It’s Eisner Awards season – that time of year when the comic book industry’s best and brightest are recognised for their creative achievements over the past year. Voting is currently underway ahead of the virtual awards ceremony next month, so while we wait for winners to be announced, let’s take a look back at the work of the cartoonist who gave the awards their name: Will Eisner.
Responsible for popularising the “graphic novel” label and approach, Eisner was an early advocate for treating comics as a serious art form – an argument he backed up with his consummate skill as both a writer and artist. Indeed, from The Spirit strip in the 1940s to 1978’s A Contract with God, and Other Tenement Stories and right on through to his death in 2005, Eisner continued to push the boundaries of what the medium was capable of.
Eisner’s work spawned countless imitators, including fellow comics legends Neil Gaiman, Alan Moore, and Frank Miller, and he taught entire generations the comics craft through seminal non-fiction tomes Comics and Sequential Art and Graphic Storytelling and Visual Narrative.
Which Eisner stories rate as the cartoonist’s very best? It’s a tough call, but this is awards season after all – so, with this in mind, here are my top five picks for the greatest Will Eisner comics of all time.
1. Life on Another Planet
A rare foray into science fiction by Eisner, Life on Another Planet is nevertheless grounded by the same humanistic approach that characterises the cartoonist’s other, less sensationalist works. Indeed, this 1983 graphic novel – which explores the fallout of humanity making first contact with an unseen alien race during the Cold War – functions as more of a slow burn thriller/social satire than anything else.
It’s also an unflinchingly pessimistic read. While Eisner rarely shied away from depicting humankind’s less flattering traits, Life on Another Planet sees him really dial up the cynicism, with our collective pettiness, tribalism, and self interest driving the plot more than the book’s understated sci-fi elements. The result is a graphic novel that’s not always an easy read – but one well worth your time, all the same.
2. Fagin the Jew
Eisner’s Jewish heritage was a recurring theme through his career, so it’s fitting that for his penultimate work of fiction, Fagin the Jew, he decided to tackle one of literature’s most prominent examples of anti-Semitism. Released in 2003, Fagin the Jew is a retelling of Charles Dickens’ Oliver Twist from (as its title suggests) Fagin’s perspective, and portrays its titular character in a decidedly more sympathetic light.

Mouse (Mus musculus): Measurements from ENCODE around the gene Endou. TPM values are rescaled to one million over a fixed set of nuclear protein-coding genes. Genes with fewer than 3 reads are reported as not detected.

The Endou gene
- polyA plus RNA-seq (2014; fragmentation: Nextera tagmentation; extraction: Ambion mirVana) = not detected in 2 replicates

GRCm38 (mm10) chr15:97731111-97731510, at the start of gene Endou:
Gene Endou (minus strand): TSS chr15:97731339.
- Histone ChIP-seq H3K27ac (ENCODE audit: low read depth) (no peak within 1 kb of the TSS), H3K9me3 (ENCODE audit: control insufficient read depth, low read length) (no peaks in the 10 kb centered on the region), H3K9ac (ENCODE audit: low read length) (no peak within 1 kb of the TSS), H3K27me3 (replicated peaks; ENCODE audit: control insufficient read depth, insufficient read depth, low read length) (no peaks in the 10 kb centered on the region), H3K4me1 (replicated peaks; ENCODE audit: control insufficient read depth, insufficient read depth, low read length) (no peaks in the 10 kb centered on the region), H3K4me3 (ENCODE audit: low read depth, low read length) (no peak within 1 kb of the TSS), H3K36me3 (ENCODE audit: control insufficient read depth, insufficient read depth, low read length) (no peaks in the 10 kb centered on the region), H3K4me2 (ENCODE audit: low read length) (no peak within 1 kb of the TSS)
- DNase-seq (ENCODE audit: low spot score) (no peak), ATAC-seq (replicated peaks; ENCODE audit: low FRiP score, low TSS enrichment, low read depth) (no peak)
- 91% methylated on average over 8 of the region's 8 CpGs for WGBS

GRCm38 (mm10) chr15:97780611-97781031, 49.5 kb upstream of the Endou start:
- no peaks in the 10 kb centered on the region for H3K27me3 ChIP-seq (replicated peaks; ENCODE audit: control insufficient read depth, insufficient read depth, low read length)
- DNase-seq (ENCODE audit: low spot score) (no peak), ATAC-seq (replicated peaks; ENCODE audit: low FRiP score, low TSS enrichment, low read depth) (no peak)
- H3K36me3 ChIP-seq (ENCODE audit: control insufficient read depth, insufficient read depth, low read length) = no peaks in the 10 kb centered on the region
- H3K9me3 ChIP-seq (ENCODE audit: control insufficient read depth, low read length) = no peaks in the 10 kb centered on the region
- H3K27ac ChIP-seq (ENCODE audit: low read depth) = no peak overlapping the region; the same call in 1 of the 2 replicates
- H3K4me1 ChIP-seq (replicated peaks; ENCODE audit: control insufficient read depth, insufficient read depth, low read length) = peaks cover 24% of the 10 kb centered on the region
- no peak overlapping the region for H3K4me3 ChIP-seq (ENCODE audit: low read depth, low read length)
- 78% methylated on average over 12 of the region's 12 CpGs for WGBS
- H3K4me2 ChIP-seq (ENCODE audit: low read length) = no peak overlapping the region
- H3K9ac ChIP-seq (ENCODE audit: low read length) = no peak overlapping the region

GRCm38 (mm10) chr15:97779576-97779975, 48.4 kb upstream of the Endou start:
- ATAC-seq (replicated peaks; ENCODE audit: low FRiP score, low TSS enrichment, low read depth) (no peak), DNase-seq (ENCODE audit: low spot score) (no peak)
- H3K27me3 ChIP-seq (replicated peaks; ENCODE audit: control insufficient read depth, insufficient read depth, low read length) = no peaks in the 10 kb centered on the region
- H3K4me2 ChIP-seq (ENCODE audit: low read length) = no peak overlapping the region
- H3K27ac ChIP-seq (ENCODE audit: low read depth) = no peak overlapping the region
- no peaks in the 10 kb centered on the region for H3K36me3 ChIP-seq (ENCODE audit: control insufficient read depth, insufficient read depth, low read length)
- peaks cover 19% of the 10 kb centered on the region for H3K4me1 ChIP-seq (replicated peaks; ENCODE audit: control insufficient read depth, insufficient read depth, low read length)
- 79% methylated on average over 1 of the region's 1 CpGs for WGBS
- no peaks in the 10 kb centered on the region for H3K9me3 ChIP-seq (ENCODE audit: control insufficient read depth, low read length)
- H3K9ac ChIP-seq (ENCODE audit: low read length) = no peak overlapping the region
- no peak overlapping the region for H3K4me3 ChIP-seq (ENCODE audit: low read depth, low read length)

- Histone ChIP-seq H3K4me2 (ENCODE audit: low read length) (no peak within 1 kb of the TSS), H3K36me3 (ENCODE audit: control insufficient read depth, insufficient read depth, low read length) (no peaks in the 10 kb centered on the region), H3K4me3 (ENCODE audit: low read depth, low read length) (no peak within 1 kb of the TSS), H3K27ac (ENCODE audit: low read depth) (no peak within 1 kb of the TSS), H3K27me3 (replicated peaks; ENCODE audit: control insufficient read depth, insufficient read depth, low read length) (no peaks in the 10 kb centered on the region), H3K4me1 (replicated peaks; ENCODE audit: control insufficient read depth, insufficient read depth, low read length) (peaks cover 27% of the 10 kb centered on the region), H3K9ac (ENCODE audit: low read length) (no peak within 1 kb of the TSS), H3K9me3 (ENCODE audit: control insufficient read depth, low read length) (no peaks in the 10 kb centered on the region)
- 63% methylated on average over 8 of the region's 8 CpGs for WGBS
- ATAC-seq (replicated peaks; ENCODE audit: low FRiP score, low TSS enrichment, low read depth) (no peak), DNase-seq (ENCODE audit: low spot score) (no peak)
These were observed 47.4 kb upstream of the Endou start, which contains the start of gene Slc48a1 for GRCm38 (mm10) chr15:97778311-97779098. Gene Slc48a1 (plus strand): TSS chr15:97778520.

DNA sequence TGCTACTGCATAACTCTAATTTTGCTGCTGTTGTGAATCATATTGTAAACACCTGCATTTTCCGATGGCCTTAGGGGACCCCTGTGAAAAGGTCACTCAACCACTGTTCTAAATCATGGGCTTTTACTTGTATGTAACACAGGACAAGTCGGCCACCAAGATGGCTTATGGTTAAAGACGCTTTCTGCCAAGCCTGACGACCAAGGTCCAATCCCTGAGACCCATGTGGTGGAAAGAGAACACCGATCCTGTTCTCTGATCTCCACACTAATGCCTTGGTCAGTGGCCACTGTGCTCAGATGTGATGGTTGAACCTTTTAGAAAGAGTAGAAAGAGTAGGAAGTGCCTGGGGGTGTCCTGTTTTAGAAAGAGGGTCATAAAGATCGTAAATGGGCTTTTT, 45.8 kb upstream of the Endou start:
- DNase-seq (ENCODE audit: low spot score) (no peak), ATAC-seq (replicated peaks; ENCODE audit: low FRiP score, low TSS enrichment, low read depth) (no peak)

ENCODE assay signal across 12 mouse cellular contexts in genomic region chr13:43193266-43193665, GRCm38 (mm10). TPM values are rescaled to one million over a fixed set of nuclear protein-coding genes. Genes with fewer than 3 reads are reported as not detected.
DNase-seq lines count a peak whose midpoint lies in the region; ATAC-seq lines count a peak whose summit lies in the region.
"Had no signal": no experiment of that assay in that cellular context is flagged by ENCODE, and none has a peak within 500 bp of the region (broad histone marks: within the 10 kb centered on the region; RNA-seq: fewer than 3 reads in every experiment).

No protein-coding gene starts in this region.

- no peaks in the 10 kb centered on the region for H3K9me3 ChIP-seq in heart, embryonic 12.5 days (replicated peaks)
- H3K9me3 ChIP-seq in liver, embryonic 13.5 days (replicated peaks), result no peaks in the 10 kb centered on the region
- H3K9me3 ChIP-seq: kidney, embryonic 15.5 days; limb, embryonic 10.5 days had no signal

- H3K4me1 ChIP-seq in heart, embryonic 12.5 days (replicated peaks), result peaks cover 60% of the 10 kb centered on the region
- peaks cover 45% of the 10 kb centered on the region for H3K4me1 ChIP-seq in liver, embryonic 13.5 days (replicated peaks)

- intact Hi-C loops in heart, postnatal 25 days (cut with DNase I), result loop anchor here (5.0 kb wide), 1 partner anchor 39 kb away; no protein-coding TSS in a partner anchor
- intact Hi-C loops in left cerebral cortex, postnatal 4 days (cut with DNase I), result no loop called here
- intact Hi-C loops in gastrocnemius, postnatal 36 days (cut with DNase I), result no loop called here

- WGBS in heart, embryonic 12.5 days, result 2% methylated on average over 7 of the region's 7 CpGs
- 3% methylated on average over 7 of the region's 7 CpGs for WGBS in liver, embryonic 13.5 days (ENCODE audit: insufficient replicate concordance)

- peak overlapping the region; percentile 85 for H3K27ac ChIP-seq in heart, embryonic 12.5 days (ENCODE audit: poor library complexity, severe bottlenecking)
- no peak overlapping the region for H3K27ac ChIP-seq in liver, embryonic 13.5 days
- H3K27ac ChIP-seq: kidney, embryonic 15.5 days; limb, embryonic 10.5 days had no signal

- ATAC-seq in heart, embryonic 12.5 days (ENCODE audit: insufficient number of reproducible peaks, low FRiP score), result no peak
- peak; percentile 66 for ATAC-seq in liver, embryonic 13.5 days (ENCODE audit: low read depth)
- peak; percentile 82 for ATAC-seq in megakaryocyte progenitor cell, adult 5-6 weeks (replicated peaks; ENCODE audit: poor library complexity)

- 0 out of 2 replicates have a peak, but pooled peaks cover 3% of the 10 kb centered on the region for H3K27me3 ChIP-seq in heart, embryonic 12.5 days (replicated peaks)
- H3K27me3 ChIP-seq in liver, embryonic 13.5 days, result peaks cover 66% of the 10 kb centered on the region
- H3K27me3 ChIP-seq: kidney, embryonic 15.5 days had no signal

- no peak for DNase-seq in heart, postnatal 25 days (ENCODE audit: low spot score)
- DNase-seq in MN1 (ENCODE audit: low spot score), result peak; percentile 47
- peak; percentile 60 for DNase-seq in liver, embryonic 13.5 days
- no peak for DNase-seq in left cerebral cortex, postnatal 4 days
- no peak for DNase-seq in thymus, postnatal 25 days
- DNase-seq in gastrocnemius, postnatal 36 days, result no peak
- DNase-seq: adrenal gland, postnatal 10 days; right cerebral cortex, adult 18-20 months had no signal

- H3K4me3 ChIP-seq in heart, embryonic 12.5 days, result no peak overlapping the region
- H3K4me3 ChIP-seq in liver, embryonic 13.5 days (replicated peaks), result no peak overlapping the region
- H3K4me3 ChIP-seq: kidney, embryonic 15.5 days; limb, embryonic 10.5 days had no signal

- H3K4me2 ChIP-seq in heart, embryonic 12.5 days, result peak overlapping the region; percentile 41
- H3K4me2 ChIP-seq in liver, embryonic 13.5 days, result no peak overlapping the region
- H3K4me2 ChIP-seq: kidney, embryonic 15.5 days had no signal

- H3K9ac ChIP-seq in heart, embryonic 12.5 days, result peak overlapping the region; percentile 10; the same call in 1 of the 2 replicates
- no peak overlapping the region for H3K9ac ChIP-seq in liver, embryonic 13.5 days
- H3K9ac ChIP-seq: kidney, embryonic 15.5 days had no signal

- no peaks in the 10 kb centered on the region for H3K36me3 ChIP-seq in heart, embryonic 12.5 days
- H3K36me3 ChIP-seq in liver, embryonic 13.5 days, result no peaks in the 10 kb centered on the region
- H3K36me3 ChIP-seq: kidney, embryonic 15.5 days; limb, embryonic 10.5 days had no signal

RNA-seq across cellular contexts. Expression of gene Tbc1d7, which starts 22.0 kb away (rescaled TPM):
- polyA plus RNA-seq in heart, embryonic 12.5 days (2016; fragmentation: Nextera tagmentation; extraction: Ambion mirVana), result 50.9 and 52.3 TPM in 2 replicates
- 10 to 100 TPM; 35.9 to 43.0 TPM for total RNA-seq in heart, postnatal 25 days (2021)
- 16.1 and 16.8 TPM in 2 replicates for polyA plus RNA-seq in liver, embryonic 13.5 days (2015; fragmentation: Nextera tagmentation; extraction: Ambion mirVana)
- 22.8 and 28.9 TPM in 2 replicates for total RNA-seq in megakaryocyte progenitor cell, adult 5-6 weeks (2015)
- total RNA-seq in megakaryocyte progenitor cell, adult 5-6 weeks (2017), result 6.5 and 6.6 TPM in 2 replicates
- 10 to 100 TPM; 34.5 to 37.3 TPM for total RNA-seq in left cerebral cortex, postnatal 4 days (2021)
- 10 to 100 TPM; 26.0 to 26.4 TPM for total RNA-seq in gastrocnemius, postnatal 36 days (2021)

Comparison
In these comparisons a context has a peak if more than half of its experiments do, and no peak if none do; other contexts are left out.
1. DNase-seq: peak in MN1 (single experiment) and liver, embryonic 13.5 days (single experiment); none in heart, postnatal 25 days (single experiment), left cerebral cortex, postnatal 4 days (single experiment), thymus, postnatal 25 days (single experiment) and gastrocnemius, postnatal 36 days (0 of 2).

Extrapolating on Dickens’ own threadbare characterisation, Eisner recounts Fagin’s experiences as a poorly treated Ashkenazi Jew in 19th Century London to offer a more nuanced portrait than one-dimensional, irredeemably wicked miser. It proves to be a master stroke; by recasting Fagin as a ordinary man driven to crime by providence and prejudice, Eisner poignantly illustrates how bad luck and bigotry can make a villain out of anyone.
3. The Spirit
Don’t be put off by the forgettable 2008 big screen adaptation of The Spirit: this pulpy superhero series is one of the most innovative and influential comics of all time. The Spirit represents Eisner starting to really cut loose, and the fruits of that experimentation – inventive page layouts, genre-bending stories that blend noir, comedy, horror and romance elements, and relatable, flawed characters – are dazzling to behold.
Admittedly, some of the content hasn’t aged well (like the Spirit’s Black sidekick Ebony White, with his blackface-inspired look and Minstrel Show dialect) and may offend modern readers. But if you can overlook this distasteful material, you’ll find that, in terms of raw creative power, The Spirit is hard to top.
4. The Dreamer
The Dreamer is a must-read for anyone interested in the behind-the-scenes story of comics’ Golden Age. Essentially an autobiographical work, this 1986 graphic novel charts Eisner’s career at Eisner & Iger Studios during the 1930s, with thinly veiled stand-ins (barely) obscuring the real people and events involved… and if even half of it is true, boy, were those wild times for the industry.
Eisner recounts everything from court hearings to run-ins with underworld heavies – heck, even bootleg porno comics get thrown into the mix! What’s likely to appeal to comics history aficionados most, however, is Eisner’s depiction of several of the biggest names from the era, including Batman co-creator Bob Kane and Marvel Comics co-architect Jack Kirby. Other books may offer a more complete, accurate account of the Golden Age than The Dreamer, but few (if any) can match the book’s first-hand vitality.
5. A Contract with God
Eisner’s most celebrated fictional work, A Contract with God and Other Tenement Stories was instrumental in shifting mainstream attitudes towards comics’ artistic merit. Funnily enough, though, A Contract with God’s “graphic novel” label is a bit of a misnomer, since it’s really a collection of four short stories set in the same tenement building and united by shared themes including violence, sexual assault, poverty, unfilled desire, and the Jewish immigrant experience.
This last aspect – capturing a snapshot of Jewish-American life in the early 20th Century – is arguably just as important as A Contract with God’s formalist breakthroughs. Drawing upon his own history, Eisner opens a vivid, unvarnished window into what it meant to be a Jew in New York during the Great Depression, drawing praise from academics for his contribution to wider ethnic American literature. So, novel or not, A Contract with God remains a towering achievement that demands to be read by comics fans and non-fans alike.